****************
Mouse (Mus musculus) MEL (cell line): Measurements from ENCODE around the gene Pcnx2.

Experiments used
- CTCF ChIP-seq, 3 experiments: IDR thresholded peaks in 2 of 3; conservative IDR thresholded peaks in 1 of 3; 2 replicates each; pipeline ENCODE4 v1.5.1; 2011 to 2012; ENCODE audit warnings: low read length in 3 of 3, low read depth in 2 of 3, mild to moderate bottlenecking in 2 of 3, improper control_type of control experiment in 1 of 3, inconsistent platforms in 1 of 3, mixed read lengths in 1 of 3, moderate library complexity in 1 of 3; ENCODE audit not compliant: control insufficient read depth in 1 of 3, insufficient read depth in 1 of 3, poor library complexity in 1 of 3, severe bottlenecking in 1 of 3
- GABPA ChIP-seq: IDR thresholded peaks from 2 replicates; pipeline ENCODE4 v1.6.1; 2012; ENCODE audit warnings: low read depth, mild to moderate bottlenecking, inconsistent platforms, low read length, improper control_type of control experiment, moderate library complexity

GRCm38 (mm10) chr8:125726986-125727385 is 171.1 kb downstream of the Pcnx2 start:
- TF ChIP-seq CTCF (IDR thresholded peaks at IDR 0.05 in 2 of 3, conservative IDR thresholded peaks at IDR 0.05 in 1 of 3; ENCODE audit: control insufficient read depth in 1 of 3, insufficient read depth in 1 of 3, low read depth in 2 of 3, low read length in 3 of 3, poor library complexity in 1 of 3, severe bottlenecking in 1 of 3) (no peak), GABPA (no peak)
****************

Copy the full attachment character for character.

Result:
Mouse (Mus musculus) MEL (cell line): Measurements from ENCODE around the gene Pcnx2.

Experiments used
- CTCF ChIP-seq, 3 experiments: IDR thresholded peaks in 2 of 3; conservative IDR thresholded peaks in 1 of 3; 2 replicates each; pipeline ENCODE4 v1.5.1; 2011 to 2012; ENCODE audit warnings: low read length in 3 of 3, low read depth in 2 of 3, mild to moderate bottlenecking in 2 of 3, improper control_type of control experiment in 1 of 3, inconsistent platforms in 1 of 3, mixed read lengths in 1 of 3, moderate library complexity in 1 of 3; ENCODE audit not compliant: control insufficient read depth in 1 of 3, insufficient read depth in 1 of 3, poor library complexity in 1 of 3, severe bottlenecking in 1 of 3
- GABPA ChIP-seq: IDR thresholded peaks from 2 replicates; pipeline ENCODE4 v1.6.1; 2012; ENCODE audit warnings: low read depth, mild to moderate bottlenecking, inconsistent platforms, low read length, improper control_type of control experiment, moderate library complexity

GRCm38 (mm10) chr8:125726986-125727385 is 171.1 kb downstream of the Pcnx2 start:
- TF ChIP-seq CTCF (IDR thresholded peaks at IDR 0.05 in 2 of 3, conservative IDR thresholded peaks at IDR 0.05 in 1 of 3; ENCODE audit: control insufficient read depth in 1 of 3, insufficient read depth in 1 of 3, low read depth in 2 of 3, low read length in 3 of 3, poor library complexity in 1 of 3, severe bottlenecking in 1 of 3) (no peak), GABPA (no peak)